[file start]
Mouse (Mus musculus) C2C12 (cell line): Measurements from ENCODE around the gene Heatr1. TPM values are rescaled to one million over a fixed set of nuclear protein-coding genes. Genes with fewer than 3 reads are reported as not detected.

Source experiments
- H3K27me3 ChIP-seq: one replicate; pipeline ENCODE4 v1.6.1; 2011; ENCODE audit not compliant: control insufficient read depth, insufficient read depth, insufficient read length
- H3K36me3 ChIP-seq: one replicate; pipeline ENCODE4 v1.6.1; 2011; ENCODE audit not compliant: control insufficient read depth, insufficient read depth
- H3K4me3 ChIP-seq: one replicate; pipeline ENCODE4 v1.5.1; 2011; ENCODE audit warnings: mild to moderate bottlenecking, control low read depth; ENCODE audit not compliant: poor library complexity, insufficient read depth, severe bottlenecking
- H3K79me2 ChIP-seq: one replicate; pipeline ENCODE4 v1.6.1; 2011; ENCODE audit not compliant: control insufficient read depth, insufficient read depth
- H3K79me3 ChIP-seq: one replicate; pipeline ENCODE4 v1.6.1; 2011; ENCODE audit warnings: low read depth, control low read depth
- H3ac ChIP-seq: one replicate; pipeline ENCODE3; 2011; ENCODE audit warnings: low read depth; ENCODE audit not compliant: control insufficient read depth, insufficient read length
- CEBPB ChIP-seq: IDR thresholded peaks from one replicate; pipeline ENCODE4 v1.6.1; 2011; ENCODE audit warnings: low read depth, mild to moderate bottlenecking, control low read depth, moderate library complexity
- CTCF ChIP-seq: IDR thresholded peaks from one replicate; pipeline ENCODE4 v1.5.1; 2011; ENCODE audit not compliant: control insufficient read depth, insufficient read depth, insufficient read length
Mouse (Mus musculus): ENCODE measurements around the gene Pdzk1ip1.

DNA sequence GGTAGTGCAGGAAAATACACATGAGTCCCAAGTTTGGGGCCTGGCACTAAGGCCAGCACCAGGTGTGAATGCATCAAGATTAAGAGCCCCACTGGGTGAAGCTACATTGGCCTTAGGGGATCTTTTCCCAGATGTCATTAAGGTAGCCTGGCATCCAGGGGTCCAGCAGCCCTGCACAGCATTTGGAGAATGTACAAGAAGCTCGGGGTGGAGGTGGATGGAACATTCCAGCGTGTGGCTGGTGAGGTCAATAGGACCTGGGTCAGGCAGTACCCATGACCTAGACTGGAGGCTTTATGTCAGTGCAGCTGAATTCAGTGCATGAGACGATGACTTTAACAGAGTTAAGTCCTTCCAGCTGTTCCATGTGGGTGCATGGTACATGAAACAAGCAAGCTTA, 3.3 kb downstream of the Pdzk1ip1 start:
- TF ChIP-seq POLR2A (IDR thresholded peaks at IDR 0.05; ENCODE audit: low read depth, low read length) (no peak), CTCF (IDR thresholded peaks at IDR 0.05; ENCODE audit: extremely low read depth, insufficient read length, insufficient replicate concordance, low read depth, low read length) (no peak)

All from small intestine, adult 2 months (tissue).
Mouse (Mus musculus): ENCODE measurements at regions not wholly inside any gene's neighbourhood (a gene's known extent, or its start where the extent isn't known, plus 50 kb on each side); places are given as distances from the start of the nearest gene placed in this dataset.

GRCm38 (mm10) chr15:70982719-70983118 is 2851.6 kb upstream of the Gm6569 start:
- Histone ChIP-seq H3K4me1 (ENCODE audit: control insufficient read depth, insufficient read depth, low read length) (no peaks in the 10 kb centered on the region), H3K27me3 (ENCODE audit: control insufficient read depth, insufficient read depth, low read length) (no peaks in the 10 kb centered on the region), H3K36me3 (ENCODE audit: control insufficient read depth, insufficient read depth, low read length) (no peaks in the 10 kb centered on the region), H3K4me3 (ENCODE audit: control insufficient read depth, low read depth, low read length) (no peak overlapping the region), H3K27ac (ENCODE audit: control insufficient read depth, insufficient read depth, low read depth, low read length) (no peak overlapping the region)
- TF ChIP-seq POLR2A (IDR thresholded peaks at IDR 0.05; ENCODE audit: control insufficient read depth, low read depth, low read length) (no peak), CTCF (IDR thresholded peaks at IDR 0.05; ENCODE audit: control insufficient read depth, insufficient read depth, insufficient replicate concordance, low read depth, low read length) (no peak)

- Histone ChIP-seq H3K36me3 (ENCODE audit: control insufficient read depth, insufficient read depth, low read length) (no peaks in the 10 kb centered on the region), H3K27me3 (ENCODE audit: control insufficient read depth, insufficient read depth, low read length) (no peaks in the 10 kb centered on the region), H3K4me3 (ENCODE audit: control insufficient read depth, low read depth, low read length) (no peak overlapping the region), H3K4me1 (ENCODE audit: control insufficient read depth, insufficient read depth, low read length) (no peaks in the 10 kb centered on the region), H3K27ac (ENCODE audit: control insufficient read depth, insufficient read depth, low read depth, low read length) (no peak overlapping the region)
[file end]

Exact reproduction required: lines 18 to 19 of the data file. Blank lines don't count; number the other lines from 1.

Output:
- TF ChIP-seq POLR2A (IDR thresholded peaks at IDR 0.05; ENCODE audit: control insufficient read depth, low read depth, low read length) (no peak), CTCF (IDR thresholded peaks at IDR 0.05; ENCODE audit: control insufficient read depth, insufficient read depth, insufficient replicate concordance, low read depth, low read length) (no peak)

- Histone ChIP-seq H3K36me3 (ENCODE audit: control insufficient read depth, insufficient read depth, low read length) (no peaks in the 10 kb centered on the region), H3K27me3 (ENCODE audit: control insufficient read depth, insufficient read depth, low read length) (no peaks in the 10 kb centered on the region), H3K4me3 (ENCODE audit: control insufficient read depth, low read depth, low read length) (no peak overlapping the region), H3K4me1 (ENCODE audit: control insufficient read depth, insufficient read depth, low read length) (no peaks in the 10 kb centered on the region), H3K27ac (ENCODE audit: control insufficient read depth, insufficient read depth, low read depth, low read length) (no peak overlapping the region)